This past Friday, a significant legal development unfolded in California as a federal judge overruled the state’s restriction on gun magazines, which had limited them to 10 rounds. This ruling was based on the assertion that the law violated the Constitution. Concurrently, President Joe Biden expressed his support for reinstating the ban on “assault weapons” and advocated for the allowance of only low-capacity magazines. Gun control and the Second Amendment are both the subject of ongoing national debate.
The decision by U.S. District Court Judge Roger Benitez was heavily influenced by a Supreme Court verdict from 2022: New York State Rifle & Pistol Association v. Bruen. The Supreme Court had emphasized that state-level gun control measures must align with the Second Amendment’s textual essence, enriched by its historical backdrop.
The focal point of this case was a California statute that criminalized the possession and use of standard firearm magazines, which are ordinarily owned for lawful purposes. In his ruling, Judge Benitez underscored that the California law was unequivocally unconstitutional based on the Second Amendment’s text, history, and tradition.
He elaborated on the evolution of firearm technology, emphasizing how detachable magazines addressed the historical challenge of ammunition scarcity during confrontations. The judge pointed out that larger magazines are essential when more ammunition is needed, a sentiment shared by many gun owners who prefer having more than ten rounds ready in their firearms.
Judge Benitez also highlighted the widespread prevalence of magazines with capacities exceeding ten rounds, noting popular handguns and rifles often come with 17 and 30-round magazines, respectively. He cited the Glock 17 handgun, a standard 17-round magazine, as an example.
In his critique of California’s 10-round limit, Benitez argued that the restriction lacked historical precedent and was arbitrary. He refuted California’s justification for the limit, stating that such determinations should be the prerogative of the citizens, not the state.
Drawing on historical instances, Benitez emphasized that there had never been a scenario where the government deemed certain firearms unsuitable due to their ammunition capacity. He stressed that such choices have always been, and should remain, within the purview of the citizens. Benitez wrote, “There is no American tradition of limiting ammunition capacity, and the 10-round limit has no historical pedigree, and it is arbitrary and capricious.”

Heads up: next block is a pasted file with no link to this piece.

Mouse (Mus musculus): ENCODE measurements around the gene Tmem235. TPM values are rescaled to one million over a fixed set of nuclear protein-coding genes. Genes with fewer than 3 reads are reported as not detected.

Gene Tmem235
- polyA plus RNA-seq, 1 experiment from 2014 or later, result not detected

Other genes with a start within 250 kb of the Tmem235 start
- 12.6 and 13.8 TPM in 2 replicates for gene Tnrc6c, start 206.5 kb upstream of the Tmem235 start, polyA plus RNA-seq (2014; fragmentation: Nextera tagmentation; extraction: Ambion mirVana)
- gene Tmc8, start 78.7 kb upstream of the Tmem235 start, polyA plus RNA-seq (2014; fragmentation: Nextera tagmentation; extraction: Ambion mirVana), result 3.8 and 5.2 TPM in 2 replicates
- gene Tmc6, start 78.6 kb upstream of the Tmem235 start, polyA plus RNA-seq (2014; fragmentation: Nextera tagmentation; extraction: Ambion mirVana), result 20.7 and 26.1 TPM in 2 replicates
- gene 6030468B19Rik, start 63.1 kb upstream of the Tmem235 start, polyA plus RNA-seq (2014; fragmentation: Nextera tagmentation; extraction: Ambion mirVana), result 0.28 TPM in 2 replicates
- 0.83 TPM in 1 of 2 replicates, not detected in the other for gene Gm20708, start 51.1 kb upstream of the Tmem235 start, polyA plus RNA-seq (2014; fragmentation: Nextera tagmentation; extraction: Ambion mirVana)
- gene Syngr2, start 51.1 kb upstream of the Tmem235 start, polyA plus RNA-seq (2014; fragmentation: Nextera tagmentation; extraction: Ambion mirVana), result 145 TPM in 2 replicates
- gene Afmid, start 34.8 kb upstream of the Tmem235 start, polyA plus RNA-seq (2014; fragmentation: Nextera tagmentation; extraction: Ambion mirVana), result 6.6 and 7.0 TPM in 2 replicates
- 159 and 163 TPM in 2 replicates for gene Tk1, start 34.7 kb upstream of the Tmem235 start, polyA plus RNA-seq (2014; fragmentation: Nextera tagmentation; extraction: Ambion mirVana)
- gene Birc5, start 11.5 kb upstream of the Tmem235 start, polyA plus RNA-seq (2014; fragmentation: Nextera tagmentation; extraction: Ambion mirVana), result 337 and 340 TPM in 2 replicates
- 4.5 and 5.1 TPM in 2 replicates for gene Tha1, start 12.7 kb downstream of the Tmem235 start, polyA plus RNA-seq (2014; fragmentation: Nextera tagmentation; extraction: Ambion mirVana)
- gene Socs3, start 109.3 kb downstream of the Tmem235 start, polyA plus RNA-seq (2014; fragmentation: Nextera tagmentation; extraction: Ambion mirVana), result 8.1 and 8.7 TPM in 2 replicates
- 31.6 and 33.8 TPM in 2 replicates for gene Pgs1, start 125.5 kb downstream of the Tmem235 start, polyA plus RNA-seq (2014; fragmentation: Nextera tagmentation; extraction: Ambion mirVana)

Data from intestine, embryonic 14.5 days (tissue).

The judge further elaborated on the integral role of removable magazines in semi-automatic firearms, asserting that they fall within the Second Amendment’s protection. He dismissed any historical or traditional basis for regulating firearms based on their ammunition capacity or the amount of ammunition one could possess and carry.
Benitez contended that transforming law-abiding citizens into criminals for wanting larger magazines for self-protection was a flawed governmental approach. He acknowledged that while the Second Amendment supports state laws against the misuse of firearms with malicious intent, it does not endorse the disarmament of law-abiding citizens.
On the flip side of the debate, President Biden’s call for a renewed ban on “assault weapons” and high-capacity magazines rekindles memories of the 1990s’ assault weapons ban, which had similarly restricted magazines to 10 rounds.
In his announcement, Biden also unveiled the establishment of the White House Office of Gun Violence Prevention, to be spearheaded by Vice President Kamala Harris. His remarks underscored a broader national endeavor to curb gun violence, albeit amidst a complex legal and constitutional landscape.